Underground Railroad by Colson Whitehead book cover

As a preschool teacher, my classroom is filled with music. If it’s not the latest Disney hit, it’s the sound of us singing at circle time, or the banging of drums made from cereal boxes. It may be noisy, but I wouldn’t have it any other way. Why? Because music is incredible! Many attest to music’s power to help children with motor skills, math, social-emotional skills, creativity, and even literacy. So if you have a little one who’s always ready to turn the volume up and get down to the beat, then this is the book list for you. We’ve got a selection of 12 toe-tapping picture books for kids who love music!


by Pharrell Williams, photography by Amanda Pratt

This book lives up to its name. If you’re familiar with the hit song “Happy” by Pharell Williams, then you already know this book. The words are accompanied by bright, playful photographs and graphic elements that bring a smile to your face. In fact, you might just find yourself singing this book out loud.



by Mo Willems, illustrated by Amber Ren

When you think of uber-popular children’s author Mo Willems, you probably think of silly jokes, adorable illustrations, and pigeons who desperately want to drive a bus. But in Because, Willems takes a turn to the touchingly sweet. With lovely illustrations by Amber Ren, this book demonstrates how exposing a child to music and fostering that love creates a world with even more beauty and music.


Puff the Magic Dragon

by Peter Yarrow and Lenny Lipton, illustrated by Eric Puybaret

This classic 1960’s song by folk singing group Peter, Paul, and Mary has been lovingly transformed into a picture book for current generations. It includes a CD of the original recording (you can also find it on various music streaming services) to play along as you enjoy the friendship of Puff and little Jackie Paper. The ending illustrations also introduce a beautiful resolution to the sadness children feel at the end of the song.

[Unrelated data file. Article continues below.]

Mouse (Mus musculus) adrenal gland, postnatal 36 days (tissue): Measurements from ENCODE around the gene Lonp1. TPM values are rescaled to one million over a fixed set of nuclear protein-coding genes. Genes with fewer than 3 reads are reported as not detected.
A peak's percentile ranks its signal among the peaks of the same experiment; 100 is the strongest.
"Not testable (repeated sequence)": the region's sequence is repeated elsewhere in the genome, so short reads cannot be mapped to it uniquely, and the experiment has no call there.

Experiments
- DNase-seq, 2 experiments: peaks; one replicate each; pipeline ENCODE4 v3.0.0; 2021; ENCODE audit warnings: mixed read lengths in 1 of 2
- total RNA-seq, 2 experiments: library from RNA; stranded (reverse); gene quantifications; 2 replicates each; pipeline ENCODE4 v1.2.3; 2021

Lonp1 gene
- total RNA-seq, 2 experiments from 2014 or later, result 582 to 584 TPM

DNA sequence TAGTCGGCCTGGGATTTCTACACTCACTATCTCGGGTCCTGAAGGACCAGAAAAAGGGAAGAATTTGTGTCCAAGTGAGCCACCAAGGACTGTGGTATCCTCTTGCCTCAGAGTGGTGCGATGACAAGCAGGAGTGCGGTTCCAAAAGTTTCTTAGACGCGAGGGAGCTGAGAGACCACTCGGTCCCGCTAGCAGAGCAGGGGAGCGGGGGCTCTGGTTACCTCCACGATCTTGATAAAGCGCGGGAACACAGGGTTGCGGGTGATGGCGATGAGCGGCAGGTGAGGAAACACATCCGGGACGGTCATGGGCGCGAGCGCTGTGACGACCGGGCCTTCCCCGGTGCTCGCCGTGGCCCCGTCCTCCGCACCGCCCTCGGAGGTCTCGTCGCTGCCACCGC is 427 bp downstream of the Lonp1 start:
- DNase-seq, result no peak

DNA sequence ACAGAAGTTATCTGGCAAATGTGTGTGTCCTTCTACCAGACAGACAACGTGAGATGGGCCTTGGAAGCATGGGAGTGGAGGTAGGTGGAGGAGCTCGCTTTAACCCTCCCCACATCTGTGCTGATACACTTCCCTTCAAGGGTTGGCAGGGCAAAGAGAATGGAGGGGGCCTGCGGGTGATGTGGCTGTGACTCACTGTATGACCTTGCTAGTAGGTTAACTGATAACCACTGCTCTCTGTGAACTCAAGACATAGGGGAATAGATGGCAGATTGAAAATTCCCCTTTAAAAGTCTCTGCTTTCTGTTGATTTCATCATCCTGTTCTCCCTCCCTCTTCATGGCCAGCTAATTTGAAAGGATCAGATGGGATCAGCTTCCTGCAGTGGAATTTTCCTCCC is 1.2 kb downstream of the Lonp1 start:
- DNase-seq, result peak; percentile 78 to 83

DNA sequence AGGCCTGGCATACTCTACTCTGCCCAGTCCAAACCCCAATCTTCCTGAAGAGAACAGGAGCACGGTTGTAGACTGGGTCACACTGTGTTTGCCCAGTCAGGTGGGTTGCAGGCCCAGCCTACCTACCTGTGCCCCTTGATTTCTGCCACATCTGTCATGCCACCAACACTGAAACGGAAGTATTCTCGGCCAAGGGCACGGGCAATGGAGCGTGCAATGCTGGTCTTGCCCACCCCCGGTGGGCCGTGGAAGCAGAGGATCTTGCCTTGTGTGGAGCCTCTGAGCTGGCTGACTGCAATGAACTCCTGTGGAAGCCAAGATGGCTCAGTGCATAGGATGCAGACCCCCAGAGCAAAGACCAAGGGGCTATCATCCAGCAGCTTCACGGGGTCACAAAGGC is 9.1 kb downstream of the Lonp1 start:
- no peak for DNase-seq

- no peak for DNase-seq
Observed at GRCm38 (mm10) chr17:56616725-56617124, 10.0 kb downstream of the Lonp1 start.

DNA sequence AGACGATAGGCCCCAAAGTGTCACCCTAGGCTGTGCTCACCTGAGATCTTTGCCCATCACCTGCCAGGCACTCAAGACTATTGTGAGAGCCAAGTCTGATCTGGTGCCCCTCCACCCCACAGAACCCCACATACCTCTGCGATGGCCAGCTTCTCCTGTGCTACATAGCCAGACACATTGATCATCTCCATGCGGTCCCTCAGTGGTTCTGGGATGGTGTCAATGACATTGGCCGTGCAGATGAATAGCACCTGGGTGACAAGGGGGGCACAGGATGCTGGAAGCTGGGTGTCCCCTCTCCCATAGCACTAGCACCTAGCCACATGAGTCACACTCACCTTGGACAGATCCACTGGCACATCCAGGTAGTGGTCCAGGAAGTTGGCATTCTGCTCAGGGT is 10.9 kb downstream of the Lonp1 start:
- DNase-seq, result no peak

Drum Dream Girl: How One Girl's Courage Changed Music

by Margarita Engle, illustrated by Rafael López

Author Margarita Engle has created a vivid and lively biography about a young girl who dares to break the taboos of Cuba by becoming a female drummer and taking the Cuban music world by storm. The tale is inspired by the real life of Chinese-African-Cuban Millo Castro Zaldarriaga. The illustrations by the award-winning Rafael López bring the country to life and will make readers want to make music of their own.


Trombone Shorty

by Troy “Trombone Shorty” Andrews, illustrated by Bryan Collier

Master musician Trombone Shorty has written a children’s book that’s as dynamic and fun as the music he makes. It tells the story of how he became a trombone player growing up in New Orleans (as well as a trumpet, tuba, drums, and organ player). This Caldecott Honor and Coretta Scott King Illustrator Award-winning book feels so alive, you can almost hear the music jumping off the page. In fact, why not play some of Trombone Shorty’s music after reading his book? It will make you and your child love it all the more!


Music Is…

by Brandon Stosuy, illustrated by Amy Martin

Music Is….everything. In this bilingual board book (Spanish and English), music writer Brandon Stousy has created an introduction for infants and toddlers to everything that music can be. And illustrator Amy Martin has taken it to another level. Bright, colorful, and filled with movement, I predict this title your family will enjoy over and over again.